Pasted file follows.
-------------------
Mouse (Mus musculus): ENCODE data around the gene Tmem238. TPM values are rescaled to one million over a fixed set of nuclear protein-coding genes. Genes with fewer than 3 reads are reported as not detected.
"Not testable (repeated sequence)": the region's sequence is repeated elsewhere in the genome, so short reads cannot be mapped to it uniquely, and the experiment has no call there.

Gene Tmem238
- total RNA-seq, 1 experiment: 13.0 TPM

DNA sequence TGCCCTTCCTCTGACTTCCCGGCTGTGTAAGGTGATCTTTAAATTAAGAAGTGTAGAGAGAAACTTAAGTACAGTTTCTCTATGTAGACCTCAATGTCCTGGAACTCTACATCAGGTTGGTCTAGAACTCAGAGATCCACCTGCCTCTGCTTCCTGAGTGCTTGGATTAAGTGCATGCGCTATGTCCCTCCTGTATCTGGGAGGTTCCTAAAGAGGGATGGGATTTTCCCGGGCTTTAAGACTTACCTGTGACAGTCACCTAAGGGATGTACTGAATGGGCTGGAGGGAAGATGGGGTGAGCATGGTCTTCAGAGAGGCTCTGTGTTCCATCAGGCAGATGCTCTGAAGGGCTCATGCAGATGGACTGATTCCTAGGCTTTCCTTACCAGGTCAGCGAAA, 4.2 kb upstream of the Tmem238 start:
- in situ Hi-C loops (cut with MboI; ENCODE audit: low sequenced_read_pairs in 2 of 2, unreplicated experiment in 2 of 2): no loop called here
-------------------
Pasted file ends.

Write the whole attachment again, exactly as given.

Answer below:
Mouse (Mus musculus): ENCODE data around the gene Tmem238. TPM values are rescaled to one million over a fixed set of nuclear protein-coding genes. Genes with fewer than 3 reads are reported as not detected.
"Not testable (repeated sequence)": the region's sequence is repeated elsewhere in the genome, so short reads cannot be mapped to it uniquely, and the experiment has no call there.

Gene Tmem238
- total RNA-seq, 1 experiment: 13.0 TPM

DNA sequence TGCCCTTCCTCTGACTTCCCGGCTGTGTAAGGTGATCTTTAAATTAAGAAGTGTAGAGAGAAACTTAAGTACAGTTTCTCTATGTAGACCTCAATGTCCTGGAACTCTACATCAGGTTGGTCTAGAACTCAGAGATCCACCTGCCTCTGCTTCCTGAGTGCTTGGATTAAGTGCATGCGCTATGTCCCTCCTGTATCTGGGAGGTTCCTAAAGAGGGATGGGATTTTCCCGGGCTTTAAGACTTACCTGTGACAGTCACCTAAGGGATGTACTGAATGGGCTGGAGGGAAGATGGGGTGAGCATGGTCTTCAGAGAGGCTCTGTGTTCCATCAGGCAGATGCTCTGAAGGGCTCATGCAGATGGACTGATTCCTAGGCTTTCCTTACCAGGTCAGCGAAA, 4.2 kb upstream of the Tmem238 start:
- in situ Hi-C loops (cut with MboI; ENCODE audit: low sequenced_read_pairs in 2 of 2, unreplicated experiment in 2 of 2): no loop called here